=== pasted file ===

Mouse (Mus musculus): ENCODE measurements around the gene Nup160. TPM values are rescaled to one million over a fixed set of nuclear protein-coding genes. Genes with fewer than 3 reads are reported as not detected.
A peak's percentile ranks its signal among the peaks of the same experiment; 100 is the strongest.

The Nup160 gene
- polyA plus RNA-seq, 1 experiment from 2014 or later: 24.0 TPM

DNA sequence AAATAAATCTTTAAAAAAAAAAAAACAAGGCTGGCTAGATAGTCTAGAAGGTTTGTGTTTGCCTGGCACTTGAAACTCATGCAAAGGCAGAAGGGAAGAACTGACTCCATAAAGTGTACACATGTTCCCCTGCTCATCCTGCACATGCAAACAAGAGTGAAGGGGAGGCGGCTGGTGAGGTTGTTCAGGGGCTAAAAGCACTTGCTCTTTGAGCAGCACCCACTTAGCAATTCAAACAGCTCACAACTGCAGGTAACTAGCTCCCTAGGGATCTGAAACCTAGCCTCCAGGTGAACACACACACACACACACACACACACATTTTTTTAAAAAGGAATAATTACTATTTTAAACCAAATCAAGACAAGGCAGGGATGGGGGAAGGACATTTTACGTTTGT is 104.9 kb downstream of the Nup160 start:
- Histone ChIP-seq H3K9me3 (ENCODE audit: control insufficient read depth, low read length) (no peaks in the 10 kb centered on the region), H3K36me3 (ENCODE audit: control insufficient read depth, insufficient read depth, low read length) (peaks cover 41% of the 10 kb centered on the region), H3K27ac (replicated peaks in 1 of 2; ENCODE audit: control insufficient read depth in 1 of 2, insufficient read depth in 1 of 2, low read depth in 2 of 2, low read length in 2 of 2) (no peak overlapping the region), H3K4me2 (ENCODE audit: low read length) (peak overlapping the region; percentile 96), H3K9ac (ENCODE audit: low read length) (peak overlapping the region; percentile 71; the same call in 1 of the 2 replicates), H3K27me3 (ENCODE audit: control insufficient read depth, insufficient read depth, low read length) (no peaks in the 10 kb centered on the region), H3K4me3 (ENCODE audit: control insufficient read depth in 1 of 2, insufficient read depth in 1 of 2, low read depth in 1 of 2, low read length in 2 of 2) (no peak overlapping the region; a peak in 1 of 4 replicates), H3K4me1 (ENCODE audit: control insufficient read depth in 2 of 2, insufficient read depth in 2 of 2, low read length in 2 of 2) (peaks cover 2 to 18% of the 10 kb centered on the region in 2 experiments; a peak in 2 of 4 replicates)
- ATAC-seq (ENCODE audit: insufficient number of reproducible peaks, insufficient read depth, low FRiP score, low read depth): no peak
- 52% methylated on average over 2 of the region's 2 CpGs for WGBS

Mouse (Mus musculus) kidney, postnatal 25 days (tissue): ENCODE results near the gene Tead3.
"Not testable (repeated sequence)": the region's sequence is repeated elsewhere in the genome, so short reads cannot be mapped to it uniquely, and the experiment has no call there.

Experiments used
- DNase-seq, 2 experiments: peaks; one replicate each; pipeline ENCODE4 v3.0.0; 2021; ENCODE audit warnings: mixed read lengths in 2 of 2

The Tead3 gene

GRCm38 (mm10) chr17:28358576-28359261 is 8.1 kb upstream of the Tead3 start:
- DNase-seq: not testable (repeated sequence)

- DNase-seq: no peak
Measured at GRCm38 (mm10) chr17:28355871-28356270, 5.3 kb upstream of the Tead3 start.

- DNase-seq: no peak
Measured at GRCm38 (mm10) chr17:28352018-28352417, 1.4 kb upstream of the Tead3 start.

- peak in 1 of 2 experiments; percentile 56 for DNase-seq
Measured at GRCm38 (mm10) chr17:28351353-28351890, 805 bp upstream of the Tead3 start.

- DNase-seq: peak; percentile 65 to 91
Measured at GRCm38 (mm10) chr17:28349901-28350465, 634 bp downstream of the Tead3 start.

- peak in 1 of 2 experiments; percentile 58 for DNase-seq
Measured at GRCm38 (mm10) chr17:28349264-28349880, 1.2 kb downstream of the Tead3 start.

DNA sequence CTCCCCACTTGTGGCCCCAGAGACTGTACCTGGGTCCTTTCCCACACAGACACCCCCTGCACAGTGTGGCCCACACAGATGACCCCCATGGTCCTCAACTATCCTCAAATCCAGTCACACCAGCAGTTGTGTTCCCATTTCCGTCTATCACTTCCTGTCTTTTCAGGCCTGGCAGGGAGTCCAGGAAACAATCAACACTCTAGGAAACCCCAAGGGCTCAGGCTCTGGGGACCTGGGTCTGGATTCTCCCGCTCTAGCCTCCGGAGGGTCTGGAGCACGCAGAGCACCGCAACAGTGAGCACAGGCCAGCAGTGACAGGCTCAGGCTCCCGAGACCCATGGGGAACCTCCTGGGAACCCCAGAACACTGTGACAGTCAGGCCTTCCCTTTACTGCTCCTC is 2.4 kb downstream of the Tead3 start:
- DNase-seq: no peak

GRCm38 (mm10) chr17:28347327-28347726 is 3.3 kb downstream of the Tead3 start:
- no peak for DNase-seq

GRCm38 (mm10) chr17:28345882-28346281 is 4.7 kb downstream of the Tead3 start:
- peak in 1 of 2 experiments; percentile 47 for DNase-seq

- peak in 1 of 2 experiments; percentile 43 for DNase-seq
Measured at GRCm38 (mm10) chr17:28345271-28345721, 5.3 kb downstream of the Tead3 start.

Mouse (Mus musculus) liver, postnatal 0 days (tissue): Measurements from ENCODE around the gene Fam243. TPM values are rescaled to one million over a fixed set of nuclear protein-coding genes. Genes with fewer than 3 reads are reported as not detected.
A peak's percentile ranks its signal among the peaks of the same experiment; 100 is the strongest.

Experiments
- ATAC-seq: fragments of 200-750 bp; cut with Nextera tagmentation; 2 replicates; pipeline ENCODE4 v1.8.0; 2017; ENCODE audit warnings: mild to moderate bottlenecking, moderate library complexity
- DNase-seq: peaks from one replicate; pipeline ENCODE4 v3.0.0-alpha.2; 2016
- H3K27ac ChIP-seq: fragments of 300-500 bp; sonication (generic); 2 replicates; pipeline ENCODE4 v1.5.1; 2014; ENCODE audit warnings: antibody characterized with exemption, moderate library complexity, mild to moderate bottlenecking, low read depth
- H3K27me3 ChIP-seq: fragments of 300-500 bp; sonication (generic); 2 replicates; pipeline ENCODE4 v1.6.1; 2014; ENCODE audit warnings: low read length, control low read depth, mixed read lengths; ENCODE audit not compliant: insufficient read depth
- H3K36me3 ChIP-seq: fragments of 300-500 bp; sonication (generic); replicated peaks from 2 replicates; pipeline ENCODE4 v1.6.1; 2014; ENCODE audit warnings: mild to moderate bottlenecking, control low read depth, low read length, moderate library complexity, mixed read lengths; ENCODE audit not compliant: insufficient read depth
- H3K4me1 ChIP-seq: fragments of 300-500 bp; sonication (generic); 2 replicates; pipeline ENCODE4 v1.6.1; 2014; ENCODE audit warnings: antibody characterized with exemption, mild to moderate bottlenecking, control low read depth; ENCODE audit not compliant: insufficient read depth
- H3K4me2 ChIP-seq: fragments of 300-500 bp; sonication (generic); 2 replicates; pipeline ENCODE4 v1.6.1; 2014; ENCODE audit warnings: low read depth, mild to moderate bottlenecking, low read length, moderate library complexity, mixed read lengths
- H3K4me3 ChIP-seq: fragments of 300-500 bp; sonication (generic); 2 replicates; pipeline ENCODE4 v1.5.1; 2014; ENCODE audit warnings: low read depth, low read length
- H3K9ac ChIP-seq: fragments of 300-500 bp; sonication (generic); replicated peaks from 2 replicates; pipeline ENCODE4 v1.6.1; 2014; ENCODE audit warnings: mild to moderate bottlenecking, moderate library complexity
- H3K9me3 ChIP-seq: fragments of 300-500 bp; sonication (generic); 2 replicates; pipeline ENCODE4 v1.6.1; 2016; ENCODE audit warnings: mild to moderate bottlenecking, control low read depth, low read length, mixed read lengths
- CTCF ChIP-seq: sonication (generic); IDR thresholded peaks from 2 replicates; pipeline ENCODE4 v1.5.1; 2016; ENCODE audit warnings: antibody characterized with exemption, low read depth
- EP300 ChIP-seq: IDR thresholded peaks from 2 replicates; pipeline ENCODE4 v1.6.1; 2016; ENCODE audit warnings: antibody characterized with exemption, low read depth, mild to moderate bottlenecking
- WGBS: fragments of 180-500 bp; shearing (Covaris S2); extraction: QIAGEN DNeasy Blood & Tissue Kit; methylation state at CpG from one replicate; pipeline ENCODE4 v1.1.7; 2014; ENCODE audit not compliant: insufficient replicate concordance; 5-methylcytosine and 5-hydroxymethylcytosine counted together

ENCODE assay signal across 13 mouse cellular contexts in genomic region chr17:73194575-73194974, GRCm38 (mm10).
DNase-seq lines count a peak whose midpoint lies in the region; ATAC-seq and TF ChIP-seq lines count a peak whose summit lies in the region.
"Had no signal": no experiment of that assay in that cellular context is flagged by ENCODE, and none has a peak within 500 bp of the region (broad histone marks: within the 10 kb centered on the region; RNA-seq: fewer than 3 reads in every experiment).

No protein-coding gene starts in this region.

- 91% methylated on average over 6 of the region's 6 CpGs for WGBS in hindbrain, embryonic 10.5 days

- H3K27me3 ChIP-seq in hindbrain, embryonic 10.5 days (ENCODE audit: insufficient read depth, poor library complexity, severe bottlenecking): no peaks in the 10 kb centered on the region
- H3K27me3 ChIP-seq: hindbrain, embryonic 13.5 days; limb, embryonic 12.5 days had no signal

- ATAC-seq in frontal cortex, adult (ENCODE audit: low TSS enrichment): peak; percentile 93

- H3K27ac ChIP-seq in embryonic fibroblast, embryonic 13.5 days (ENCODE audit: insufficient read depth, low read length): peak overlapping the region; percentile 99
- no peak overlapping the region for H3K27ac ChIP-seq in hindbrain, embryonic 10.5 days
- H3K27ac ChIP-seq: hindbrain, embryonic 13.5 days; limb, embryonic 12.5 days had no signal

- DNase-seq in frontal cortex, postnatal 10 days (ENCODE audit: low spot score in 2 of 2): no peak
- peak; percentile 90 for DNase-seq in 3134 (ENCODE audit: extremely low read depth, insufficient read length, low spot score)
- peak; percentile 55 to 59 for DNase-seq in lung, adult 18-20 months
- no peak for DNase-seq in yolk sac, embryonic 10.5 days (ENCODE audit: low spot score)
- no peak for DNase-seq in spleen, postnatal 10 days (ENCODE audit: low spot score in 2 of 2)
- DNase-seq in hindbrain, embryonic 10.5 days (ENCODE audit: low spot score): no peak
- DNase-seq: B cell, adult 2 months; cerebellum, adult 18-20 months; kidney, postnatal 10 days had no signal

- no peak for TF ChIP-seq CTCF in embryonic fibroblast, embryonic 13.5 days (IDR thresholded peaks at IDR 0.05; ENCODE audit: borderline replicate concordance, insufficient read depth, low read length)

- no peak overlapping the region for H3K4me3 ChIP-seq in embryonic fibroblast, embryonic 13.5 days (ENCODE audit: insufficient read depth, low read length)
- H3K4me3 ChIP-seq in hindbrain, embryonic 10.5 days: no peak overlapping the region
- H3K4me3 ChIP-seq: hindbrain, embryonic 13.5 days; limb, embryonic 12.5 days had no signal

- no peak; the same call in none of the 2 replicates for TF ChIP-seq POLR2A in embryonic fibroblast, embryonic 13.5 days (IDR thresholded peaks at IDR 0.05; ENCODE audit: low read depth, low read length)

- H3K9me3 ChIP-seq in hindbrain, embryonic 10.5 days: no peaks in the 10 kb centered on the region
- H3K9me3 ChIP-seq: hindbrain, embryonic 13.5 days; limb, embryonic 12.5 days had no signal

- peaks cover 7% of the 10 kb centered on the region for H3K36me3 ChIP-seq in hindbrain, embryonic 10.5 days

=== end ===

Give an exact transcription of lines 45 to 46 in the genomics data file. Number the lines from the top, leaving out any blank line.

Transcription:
- H3K9ac ChIP-seq: fragments of 300-500 bp; sonication (generic); replicated peaks from 2 replicates; pipeline ENCODE4 v1.6.1; 2014; ENCODE audit warnings: mild to moderate bottlenecking, moderate library complexity
- H3K9me3 ChIP-seq: fragments of 300-500 bp; sonication (generic); 2 replicates; pipeline ENCODE4 v1.6.1; 2016; ENCODE audit warnings: mild to moderate bottlenecking, control low read depth, low read length, mixed read lengths